Refuting allegations of few American businesses on Indian trade policies, US India Business Council (USIBC) president Ron Somers said: "There are rough patches along this road, and certainly much more work needs to be done, but few companies do not share the majority view that the India story is a massive opportunity, where growth is as clear as the horizon."
Somers was speaking in his testimony before the US International Trade Commission (USITC), a quasi-judicial federal agency.
For the second day this week, the USITC conducted a hearing in connection with its investigation 'Trade, Investment, and Industrial Policies in India: Effects on the US Economy' as asked by US lawmakers.
USITC is expected to come out with its report by November.
"We must refrain from hurting one another or damaging this relationship that yearns to grow stronger," Somers said, cautioning those businesses who have in recent months launched massive anti-India campaign alleging that Indian trade policies and practices are hurting American businesses.
Arguing the need to "eliminate acrimony" given the anti-India campaign from a vested section, Somers hoped the findings of this commission will recognise that a constructive and harmonious relationship between the US and India is in the best interest of both economies.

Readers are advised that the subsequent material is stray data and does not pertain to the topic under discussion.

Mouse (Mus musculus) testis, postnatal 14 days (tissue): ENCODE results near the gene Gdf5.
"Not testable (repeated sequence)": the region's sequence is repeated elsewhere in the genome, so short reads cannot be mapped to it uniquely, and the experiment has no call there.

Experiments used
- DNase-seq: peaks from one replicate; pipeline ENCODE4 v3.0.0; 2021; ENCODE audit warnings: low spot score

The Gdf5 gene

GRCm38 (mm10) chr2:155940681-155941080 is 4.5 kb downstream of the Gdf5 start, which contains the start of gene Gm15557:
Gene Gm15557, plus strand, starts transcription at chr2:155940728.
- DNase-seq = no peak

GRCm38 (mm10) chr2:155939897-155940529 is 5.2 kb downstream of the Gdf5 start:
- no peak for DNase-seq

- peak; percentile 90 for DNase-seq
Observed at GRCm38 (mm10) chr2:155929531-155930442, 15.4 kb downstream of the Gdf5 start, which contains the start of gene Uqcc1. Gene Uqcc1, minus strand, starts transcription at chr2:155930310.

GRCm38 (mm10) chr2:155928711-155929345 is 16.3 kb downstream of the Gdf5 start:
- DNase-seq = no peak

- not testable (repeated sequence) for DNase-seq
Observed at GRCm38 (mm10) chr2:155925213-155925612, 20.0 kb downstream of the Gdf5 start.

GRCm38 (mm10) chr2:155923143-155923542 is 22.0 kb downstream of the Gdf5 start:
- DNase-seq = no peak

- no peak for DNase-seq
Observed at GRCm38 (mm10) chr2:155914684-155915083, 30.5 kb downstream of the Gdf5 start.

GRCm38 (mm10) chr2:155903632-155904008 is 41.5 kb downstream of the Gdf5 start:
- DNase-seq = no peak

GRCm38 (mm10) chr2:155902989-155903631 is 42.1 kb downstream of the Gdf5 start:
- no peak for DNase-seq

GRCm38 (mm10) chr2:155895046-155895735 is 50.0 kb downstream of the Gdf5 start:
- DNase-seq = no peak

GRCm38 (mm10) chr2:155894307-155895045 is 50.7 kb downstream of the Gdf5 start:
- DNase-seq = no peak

USIBC feels strongly that the best method to resolve differences and remove or minimise barriers to investment and trade is through ongoing and persistent dialogue, he said.
"We listen carefully to the objectives laid out by Government of India. Likewise, the Government of India has listened carefully to industry. This is not to say that all issues are resolved or that new issues affecting investment will not arise," he added.
"Certainly, differences of opinion remain regarding the speed and depth of reforms across various sectors. There is consensus, however, that India is a vitally important market," Somers said.
India remains a steadfast beacon of hope and freedom in a region known for its 'tough neighbourhood', he said.
India has been instrumental in working with the US building out educational and democratic institutions in Afghanistan. India has worked closely with the US to restore peace in Sri Lanka and has brought its democratic influence to Nepal to encourage the embrace of democracy there, he said.
India has engaged in constructive initiatives with Bangladesh, with China, with Myanmar, and with Pakistan to encourage peace in the region, Somers said.
Observing that the two countries must never take this relationship for granted, he said the bonds of partnership are still in formation.
"Major engagement only began between US and Indian stakeholders 20 years ago. We must nurture this friendship. And let us never forget the extraordinary progress we have made as new partners in just two decades," Somers said.